What is a safety evaluation?
October 14, 2006
The transportation industry is taking positive strides toward creating and maintaining roadways that are safe for all users. Safety evaluations make up one of these strides. Engineers use safety evaluations to study crash conditions at a particular site (intersection or road segment) in detail to identify treatments that could reduce the incidence of crashes. Considered in the context of an overall roadway safety management system, safety evaluations are conducted after the entire network is reviewed to identify locations with the potential to be improved with a safety treatment. The approach to safety evaluations vary, although most follow the process outlined here.
Step 1. Crash Data Review
During the crash data review, engineers consider statistics relating the characteristics of crash conditions (i.e. crashes by type, severity, and environmental conditions). Beyond those statistics, engineers review the location of crashes using crash diagrams, condition diagrams, and/or Geographic Information System (GIS) mapping tools. Engineers study the crash data for a particular location to identify potential trends, which can assist with the field review or rule out particular trends in the crashes (e.g. no run-off the road crashes). These charts show some useful ways to summarize crash data.
Step 2. Assessment of Site Characteristics
This assessment provides engineers and jurisdictions with information about overall site conditions. Recent and planned infrastructure improvement projects, traffic operations, roadway geometry, intersection geometry and traffic control, modes of travel through the location, and records of relevant public comments are all examples of site conditions.
These are some of the elements engineers typically consider when assessing site characteristics:
- Current traffic volumes and traffic operations
- As-built construction plans and relevant design guidelines
- Relevant photo or video logs
- Recent studies in the area
- Land-use and site-access information
- Potential weather extremes
- Plans for future land use and transportation system improvements
- Current traffic operations
- Pedestrian, bicycle, and transit facilities and plans for the area
Step 3. Assessment of Field Conditions
During the field investigation, engineers first gather site information by traveling through the site to understand motorized and non-motorized circulation to and through the site. When possible, a multi-disciplinary team (e.g. engineers, police officers, and pedestrian, bicycle, or transit advocates) should participate in the field review. In addition, the team should conduct a review during daylight and darkness conditions to gather a more complete understanding of site travel. The field assessment provides engineers and jurisdictions with information essential to support or negate what they learned in the site characteristics investigation. The study of field conditions is key to identify potential improvements at the site.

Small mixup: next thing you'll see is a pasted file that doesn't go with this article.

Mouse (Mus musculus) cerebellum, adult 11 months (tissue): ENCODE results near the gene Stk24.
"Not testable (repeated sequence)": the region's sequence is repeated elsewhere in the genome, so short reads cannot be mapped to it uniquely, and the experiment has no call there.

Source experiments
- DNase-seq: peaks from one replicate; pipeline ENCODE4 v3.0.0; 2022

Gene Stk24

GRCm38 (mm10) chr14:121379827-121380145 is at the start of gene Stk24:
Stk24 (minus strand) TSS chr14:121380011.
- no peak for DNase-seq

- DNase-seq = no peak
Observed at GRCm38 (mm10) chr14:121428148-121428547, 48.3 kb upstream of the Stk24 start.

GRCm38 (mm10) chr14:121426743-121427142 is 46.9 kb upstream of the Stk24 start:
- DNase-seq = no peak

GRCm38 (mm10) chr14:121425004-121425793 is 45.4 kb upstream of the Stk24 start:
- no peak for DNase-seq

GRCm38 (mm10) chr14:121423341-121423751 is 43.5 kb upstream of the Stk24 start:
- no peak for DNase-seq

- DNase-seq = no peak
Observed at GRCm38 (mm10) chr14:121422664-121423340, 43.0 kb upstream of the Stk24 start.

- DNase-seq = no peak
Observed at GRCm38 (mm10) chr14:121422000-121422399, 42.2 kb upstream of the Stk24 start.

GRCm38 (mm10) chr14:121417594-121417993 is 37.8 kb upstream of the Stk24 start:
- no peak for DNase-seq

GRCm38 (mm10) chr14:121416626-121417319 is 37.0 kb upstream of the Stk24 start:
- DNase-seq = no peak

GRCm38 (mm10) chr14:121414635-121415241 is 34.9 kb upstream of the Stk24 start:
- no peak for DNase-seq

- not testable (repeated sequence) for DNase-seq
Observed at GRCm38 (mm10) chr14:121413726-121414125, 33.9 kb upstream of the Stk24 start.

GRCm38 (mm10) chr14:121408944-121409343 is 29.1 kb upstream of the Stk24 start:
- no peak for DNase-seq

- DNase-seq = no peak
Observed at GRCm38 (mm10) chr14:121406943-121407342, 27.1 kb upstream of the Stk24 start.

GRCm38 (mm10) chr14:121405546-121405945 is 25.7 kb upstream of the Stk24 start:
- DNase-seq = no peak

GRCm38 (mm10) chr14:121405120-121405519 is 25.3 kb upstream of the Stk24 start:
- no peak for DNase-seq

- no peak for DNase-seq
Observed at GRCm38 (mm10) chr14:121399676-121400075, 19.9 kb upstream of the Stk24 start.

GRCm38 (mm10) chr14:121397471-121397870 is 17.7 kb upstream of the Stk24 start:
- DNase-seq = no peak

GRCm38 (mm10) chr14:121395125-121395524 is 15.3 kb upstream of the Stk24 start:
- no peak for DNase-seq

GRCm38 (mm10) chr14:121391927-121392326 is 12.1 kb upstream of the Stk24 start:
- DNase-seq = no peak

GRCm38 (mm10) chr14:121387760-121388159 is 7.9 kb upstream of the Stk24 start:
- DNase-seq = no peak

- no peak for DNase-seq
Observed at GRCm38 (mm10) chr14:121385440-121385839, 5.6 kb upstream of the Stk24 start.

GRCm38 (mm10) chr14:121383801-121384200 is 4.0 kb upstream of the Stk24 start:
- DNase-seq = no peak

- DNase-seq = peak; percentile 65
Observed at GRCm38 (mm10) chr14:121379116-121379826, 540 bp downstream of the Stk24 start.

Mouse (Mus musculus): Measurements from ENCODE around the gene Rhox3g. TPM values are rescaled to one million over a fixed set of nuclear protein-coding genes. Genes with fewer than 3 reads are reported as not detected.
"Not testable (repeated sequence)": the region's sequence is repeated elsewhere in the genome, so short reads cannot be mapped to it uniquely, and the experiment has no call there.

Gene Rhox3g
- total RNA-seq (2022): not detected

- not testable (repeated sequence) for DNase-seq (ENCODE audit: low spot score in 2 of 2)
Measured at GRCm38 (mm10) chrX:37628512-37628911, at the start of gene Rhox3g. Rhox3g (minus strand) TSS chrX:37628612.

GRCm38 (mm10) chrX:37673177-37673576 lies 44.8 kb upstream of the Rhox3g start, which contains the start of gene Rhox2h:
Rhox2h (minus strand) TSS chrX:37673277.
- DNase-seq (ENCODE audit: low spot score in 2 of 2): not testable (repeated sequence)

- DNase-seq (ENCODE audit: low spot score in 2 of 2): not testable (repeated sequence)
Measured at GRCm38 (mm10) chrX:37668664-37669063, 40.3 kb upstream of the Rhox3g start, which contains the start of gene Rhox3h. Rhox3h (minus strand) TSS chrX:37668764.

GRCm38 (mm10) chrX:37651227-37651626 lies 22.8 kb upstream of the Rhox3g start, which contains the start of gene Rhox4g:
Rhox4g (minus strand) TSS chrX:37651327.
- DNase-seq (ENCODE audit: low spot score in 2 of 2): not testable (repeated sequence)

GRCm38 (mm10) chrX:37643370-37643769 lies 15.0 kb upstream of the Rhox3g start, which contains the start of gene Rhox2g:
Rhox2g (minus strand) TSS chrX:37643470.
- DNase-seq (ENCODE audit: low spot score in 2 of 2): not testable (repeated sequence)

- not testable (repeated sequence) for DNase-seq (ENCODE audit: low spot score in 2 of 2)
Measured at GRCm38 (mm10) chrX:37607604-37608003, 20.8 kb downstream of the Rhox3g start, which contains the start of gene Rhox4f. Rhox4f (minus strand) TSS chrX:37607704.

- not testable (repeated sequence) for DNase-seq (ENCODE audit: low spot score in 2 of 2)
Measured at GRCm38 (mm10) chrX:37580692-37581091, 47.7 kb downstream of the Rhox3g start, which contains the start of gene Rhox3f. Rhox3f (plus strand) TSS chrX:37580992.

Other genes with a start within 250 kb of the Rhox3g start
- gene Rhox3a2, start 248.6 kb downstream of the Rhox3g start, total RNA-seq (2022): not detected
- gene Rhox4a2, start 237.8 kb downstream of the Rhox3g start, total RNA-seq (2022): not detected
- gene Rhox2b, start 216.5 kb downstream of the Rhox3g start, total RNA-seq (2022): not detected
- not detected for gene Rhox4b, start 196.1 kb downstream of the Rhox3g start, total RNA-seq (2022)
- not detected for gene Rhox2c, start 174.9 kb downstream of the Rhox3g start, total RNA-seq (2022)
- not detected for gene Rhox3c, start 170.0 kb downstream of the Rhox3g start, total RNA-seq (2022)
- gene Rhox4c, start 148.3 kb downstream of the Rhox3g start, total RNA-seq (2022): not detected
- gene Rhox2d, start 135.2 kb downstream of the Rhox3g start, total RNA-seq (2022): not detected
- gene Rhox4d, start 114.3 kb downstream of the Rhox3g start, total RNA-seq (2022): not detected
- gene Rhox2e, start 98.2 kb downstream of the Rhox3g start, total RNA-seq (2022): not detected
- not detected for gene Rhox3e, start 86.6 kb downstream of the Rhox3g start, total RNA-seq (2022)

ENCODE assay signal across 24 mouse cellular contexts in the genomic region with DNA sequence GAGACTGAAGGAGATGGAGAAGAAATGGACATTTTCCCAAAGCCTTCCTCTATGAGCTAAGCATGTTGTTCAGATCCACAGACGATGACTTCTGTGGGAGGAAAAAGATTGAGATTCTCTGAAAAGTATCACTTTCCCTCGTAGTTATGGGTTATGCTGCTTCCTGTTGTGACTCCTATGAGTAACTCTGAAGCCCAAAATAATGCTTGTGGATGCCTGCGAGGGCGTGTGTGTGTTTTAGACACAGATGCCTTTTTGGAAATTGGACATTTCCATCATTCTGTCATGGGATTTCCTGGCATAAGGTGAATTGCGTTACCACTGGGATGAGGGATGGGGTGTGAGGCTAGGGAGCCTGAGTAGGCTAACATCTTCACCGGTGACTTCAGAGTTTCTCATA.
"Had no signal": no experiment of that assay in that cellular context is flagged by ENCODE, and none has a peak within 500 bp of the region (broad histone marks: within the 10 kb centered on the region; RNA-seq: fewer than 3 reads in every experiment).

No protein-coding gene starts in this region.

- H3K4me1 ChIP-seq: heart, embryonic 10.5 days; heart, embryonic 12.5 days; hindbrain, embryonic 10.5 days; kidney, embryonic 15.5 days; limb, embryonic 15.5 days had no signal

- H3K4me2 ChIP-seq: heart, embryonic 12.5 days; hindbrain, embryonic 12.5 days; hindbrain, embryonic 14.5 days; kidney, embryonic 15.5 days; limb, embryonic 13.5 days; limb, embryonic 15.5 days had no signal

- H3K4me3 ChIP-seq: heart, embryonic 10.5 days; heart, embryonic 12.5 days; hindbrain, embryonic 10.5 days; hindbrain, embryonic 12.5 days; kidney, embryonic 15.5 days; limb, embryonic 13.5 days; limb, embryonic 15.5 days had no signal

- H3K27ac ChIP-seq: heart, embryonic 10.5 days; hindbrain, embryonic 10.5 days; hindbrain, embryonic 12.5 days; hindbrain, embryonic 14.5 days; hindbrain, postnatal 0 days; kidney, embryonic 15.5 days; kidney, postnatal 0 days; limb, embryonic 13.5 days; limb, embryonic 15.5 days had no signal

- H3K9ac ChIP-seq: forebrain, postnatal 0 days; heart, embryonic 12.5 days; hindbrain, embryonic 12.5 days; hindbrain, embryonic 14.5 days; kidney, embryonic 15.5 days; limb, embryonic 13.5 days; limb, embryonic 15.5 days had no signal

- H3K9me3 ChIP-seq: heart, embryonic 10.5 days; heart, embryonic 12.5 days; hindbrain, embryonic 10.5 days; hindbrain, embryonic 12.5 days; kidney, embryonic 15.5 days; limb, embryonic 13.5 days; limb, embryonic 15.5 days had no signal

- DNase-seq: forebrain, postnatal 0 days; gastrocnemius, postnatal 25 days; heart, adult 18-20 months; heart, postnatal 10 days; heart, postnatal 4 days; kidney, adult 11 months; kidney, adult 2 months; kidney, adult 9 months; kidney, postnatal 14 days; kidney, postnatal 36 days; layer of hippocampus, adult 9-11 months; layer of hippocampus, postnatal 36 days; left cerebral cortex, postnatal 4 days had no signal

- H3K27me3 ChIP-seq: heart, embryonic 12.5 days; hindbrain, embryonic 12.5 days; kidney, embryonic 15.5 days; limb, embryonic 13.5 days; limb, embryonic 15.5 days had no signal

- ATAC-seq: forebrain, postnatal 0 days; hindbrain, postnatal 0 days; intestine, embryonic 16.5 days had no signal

Through the conduct of the first three steps of the safety evaluation, it is likely that engineers will identify potential improvements to address the observed trends and issues.
Step 4. Develop Improvement Concepts
As the potential safety improvement concepts are considered it is important that engineers strive to achieve a balance between mobility and safety by:
- Eliminating as many vehicle, pedestrian, and bicycle conflicts as possible without significantly reducing mobility for the non-auto modes of transportation.
- Designing roadways and intersections to minimize the severity of crashes if they do occur.
- Considering human factors such as strain, workload, lane tracking, speed choice and driver expectations.
Some feasible traffic engineering strategies may include adding turn lanes or medians, signal control improvements, nontraditional intersection designs (such as roundabouts or traffic circles), pavement condition and lighting improvements, sight distance improvements, and roadway striping and signs upgrades.
Step 5. Economic Analysis
Once improvement options are identified, engineers can analyze the costs and benefits to help determine the most cost-effective solution for the site. Cost/benefit analyses weigh the potential decrease in crash costs against the cost of implementing the improvement under consideration. Costs to implement improvements will include construction, right of way, and other infrastructure costs. The lower the costs and the greater the benefits, the stronger the option will appear to be. Engineers can use the October 2005 FHWA document, Crash Cost Estimates by Maximum Police-Reported Injury Severity within Selected Crash Geometries, to estimate crash costs by severity if these costs have not been estimated for the jurisdiction overseeing the safety evaluation. It is also important to consider costs and benefits that can’t necessarily be quantified such as environmental, mobility, and accessibility impacts.
While all these steps are necessary to complete a site safety investigation, the two most critical steps are: a detailed evaluation of crash data to identify or rule out trends, and daytime and nighttime field visits to understand travel experiences for all modes through the site. Finally, similar to many other aspects of engineering, the process and methods discussed should be considered a framework for the critical engineering thinking required to develop safety solutions to benefit the transportation system.